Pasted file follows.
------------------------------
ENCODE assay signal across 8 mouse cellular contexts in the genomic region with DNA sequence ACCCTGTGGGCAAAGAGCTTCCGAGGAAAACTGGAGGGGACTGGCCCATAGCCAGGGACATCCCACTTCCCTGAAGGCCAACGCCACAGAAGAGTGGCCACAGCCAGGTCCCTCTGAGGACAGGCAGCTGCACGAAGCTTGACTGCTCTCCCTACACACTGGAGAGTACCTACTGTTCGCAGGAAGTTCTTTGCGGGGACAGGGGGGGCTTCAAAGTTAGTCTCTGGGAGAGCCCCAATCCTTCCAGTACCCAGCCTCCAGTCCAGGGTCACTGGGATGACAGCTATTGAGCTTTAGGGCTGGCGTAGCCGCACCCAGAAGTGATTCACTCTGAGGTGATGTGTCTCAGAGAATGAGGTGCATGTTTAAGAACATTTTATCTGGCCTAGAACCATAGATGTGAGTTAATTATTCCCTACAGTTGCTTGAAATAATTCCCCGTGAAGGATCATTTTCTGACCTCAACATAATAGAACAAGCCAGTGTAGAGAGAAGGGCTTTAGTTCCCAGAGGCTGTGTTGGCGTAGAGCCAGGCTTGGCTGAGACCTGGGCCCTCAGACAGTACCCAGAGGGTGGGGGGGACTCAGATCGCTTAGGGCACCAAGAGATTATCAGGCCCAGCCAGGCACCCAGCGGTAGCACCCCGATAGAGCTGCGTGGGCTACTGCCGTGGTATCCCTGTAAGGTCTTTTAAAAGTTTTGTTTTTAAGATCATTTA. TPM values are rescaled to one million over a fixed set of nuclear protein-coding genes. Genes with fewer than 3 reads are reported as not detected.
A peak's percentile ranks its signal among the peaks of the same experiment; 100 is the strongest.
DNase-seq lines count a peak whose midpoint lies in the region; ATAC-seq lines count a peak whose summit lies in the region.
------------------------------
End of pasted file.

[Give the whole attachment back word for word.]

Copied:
ENCODE assay signal across 8 mouse cellular contexts in the genomic region with DNA sequence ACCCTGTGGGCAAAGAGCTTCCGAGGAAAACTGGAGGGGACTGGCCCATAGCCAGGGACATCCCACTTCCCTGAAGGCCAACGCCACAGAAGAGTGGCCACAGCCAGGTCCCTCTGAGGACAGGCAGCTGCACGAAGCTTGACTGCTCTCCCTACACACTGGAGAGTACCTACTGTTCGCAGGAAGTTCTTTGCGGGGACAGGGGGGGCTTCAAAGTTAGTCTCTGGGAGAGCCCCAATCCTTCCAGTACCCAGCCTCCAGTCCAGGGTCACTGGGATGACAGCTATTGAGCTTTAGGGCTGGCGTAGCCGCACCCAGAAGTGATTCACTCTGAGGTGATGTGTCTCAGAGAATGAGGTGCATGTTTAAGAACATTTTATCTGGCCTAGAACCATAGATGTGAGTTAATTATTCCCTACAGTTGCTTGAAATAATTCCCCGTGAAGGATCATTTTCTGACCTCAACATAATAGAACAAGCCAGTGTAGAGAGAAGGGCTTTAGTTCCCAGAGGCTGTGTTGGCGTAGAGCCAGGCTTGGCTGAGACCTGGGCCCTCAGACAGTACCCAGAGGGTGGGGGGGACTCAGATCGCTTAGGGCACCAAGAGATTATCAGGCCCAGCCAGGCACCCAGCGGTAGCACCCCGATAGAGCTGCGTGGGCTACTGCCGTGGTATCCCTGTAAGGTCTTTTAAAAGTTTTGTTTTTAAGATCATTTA. TPM values are rescaled to one million over a fixed set of nuclear protein-coding genes. Genes with fewer than 3 reads are reported as not detected.
A peak's percentile ranks its signal among the peaks of the same experiment; 100 is the strongest.
DNase-seq lines count a peak whose midpoint lies in the region; ATAC-seq lines count a peak whose summit lies in the region.